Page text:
Cortizo Bets on Vaccines, Infrastructure for Panama’s Economic Recovery

˙ Latin America Advisor

WASHINGTON, D.C.—Panamanian President Laurentino “Nito” Cortizo said May 13 that he expects the country to experience a strong economic recovery from the Covid-19 pandemic, in line with the World Bank’s projection of 9.9 percent growth this year, after an 18 percent contraction last year.

The Covid-19 pandemic exacerbated Panama’s financial problems, with the fiscal deficit rising to 10.1 percent and public debt growing to 69.8 percent of GDP last year. To offset this, the government is implementing a 125-point plan that will boost the country’s economic recovery, Cortizo said during an online event hosted by the Woodrow Wilson International Center for Scholars. The plan focuses heavily on public works, including a $7.7 billion investment in infrastructure and a new $2.8 billion monorail in Panama City.

Cortizo said any economic recovery plan depends on a strong rollout of Covid-19 vaccines. Panama, which has approximately 4.4 million people, currently has about 9.1 million vaccine doses, of which about seven million are Pfizer and the rest are AstraZeneca, Cortizo said. The country has already administered more than 779,000 doses of Covid-19 vaccines, or 18 per 100 people, according to The New York Times.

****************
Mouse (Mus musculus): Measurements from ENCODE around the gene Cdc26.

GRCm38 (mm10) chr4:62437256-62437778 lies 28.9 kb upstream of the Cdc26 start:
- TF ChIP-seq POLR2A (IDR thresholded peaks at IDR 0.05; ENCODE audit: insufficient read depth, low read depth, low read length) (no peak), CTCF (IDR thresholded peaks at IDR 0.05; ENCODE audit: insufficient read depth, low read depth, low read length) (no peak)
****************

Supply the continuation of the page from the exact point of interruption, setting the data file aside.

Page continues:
Additional aspects of Panama’s recovery plan include bolstering small and medium-sized enterprises, focusing on infrastructure to create employment opportunities, generating resources for the financial sector and economic activities such as construction projects, as well as attracting more foreign direct investment, Cortizo said.

Migration and climate change also present challenges to the country’s economic recovery, said Cortizo. There has been a large increase in the number of migrants traveling from Colombia to Panama over the past few years, the president said. While the Panamanian government is allocating part of its budget to “comply with the human rights that we should guarantee” to migrants, including housing, food and health care needs, paying for such necessities are costly for the government, he added.

Regarding climate change, big countries “are talking a lot, but doing very little,” Cortizo said. “It worries us because we have been seeing, every year, the impact of drought on the Panama Canal,” which then affects food production and economic growth, he added. However, with the new Biden administration, Cortizo said, “we can have a world that acts on climate change.”

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